Unpublished! The majority of the earliest electrum issues were struck on the lighter Milesian weightstandard, with hectes weighing approximately 2.35 grams. This example, however is on the heavier Phocaic standard that was used at mints such as Cyzicus, Mysia and Phocaea, Ionia.SH85577. Electrum hekte, Phokaic standard 1/6 stater; unpublished, EF, flan cracks, weight 2.721 g, maximum diameter 8.96 mm, uncertain western Anatolia mint, c. 620 - 600 B.C.; obverse plain globular surface; reverse one small incuse square punch; extremely rare; $3250.00 (€2762.50)
Marcus Junius Brutus, Most Famous of Caesars Assassins, 44 - 42 B.C.; Gold Stater in 18K Gold Bezel with Diamonds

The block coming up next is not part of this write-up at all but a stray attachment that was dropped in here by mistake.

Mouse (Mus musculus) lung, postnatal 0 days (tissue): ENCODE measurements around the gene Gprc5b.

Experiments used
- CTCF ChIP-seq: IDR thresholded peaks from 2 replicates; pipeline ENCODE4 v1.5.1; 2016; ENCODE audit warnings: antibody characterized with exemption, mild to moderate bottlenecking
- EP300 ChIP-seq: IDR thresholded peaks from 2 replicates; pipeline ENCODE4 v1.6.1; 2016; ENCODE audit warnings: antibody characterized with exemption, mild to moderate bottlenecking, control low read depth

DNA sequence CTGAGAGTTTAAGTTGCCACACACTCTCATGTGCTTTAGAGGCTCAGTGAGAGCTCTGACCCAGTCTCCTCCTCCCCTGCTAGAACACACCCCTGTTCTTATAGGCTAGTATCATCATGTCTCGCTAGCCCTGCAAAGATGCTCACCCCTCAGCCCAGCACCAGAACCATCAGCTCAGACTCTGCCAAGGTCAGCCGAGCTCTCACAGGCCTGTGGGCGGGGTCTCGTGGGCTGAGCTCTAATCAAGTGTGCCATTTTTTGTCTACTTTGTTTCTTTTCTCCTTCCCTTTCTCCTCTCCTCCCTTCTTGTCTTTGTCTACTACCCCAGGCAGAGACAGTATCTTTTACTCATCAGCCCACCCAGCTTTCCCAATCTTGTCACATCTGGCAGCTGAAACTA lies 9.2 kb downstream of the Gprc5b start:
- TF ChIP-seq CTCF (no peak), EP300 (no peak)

This type, traditionally attributed to an otherwise unknown Dacian or Sythian kingKoson, was struck by Brutus, c. 44 - 42 B.C., with gold supplied by the Senate to fund his legions in the Roman civil war against Mark Antony and Octavian. The obverse imitates a Roman denarius struck by Brutus in 54 B.C. depicting his ancestor L. Junius Brutus, the traditional founder of the Roman Republic. The reverse imitates a Roman denarius struck by Pomponius Rufus in 73 B.C. The meaning of the inscription "KOΣΩN" is uncertain. KOΣΩN may have been the name of a Dacian king who supplied mercenary forces to Brutus, or BR KOΣΩN may have been intended to mean "[of] the Consul Brutus."SP87509. Gold stater, BMCRR II p. 474, 48; RPC I 1701A (Thracian Kings); BMC Thrace p. 208, 1 (same); SNG Cop 123 (Scythian Dynasts), Choice EF, excellent centering and strike, 14.818g with bezel, 8 diamonds, 0.26 kt, weight c. 8.4 g, maximum diameter 20.7 mm, die axis 0o, mobile military mint, 44 - 42 B.C.; obverse Roman consul L. Junius Brutus (traditional founder of the Republic) in center, accompanied by two lictors, KOΣΩN in exergue, BR (Brutus) monogram left; reverseeagle standing left on scepter, wings open, raising wreath in right talon; $2000.00 (€1700.00)